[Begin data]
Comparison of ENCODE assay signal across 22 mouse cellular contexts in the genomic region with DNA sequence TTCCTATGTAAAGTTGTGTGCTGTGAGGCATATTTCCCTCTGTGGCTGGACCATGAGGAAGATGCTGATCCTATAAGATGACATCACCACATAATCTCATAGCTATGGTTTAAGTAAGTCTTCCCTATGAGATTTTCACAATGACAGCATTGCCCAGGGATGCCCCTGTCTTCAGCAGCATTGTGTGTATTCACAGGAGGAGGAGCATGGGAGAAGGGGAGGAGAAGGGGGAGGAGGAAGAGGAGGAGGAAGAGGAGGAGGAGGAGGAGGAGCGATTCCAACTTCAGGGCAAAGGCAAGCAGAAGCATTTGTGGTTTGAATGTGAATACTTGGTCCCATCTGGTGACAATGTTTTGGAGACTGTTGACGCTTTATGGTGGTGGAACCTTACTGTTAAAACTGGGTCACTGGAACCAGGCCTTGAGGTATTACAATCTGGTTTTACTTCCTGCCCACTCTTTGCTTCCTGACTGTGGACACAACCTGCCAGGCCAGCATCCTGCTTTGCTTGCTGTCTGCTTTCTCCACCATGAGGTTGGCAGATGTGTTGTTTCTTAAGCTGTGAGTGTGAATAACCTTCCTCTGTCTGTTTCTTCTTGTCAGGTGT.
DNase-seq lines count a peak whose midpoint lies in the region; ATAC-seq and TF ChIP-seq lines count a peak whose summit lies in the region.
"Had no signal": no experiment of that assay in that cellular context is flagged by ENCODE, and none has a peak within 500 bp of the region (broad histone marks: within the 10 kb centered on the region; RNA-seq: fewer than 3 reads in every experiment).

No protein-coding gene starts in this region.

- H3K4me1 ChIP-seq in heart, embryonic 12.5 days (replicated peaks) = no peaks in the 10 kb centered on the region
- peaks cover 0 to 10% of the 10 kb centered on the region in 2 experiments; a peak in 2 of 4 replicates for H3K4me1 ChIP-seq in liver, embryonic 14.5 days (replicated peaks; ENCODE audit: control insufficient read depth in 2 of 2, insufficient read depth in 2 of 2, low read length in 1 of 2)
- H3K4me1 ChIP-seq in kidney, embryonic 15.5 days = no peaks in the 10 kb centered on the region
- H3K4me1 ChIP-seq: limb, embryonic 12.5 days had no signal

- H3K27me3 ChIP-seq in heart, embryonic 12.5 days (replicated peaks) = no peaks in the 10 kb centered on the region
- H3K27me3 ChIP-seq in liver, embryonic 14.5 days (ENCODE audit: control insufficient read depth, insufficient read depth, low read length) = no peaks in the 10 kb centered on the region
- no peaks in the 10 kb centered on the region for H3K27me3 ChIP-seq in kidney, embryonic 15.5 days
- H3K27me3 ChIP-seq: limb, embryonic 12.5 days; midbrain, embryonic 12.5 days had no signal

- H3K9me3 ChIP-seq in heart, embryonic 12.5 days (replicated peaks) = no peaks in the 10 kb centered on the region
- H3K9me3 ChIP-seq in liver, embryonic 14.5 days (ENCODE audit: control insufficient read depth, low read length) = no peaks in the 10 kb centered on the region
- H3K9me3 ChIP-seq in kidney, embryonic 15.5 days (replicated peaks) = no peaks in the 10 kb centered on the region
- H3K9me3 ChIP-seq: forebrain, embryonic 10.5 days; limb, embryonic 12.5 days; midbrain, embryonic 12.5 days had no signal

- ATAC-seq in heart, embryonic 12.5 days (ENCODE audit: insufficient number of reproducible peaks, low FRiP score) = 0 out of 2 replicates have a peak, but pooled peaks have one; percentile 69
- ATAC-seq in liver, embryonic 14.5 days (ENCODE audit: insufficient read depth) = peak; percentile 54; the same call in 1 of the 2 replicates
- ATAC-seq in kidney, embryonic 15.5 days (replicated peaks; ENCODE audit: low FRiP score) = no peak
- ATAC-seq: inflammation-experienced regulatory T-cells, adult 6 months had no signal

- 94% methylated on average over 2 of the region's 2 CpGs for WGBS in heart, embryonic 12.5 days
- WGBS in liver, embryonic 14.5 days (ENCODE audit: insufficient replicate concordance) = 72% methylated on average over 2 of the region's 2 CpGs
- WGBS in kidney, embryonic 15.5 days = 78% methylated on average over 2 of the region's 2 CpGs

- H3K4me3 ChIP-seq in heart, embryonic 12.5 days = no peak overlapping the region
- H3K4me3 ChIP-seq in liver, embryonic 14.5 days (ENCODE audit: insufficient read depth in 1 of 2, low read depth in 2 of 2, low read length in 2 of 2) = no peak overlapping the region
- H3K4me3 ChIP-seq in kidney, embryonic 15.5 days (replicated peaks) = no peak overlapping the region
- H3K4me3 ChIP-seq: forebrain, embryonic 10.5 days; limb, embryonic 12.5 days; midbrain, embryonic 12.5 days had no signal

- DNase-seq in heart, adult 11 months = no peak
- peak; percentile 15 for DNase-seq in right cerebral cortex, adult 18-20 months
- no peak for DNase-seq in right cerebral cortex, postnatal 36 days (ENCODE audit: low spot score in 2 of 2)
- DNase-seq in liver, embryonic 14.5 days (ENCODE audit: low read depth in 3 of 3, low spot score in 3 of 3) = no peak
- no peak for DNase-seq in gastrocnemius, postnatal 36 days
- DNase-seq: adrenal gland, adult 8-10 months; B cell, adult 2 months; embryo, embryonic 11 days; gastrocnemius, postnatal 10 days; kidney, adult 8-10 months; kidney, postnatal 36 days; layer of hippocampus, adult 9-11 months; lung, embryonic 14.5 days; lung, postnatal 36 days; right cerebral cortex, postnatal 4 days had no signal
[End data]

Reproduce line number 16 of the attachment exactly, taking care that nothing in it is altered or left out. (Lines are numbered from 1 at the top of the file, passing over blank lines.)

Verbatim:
- H3K9me3 ChIP-seq: forebrain, embryonic 10.5 days; limb, embryonic 12.5 days; midbrain, embryonic 12.5 days had no signal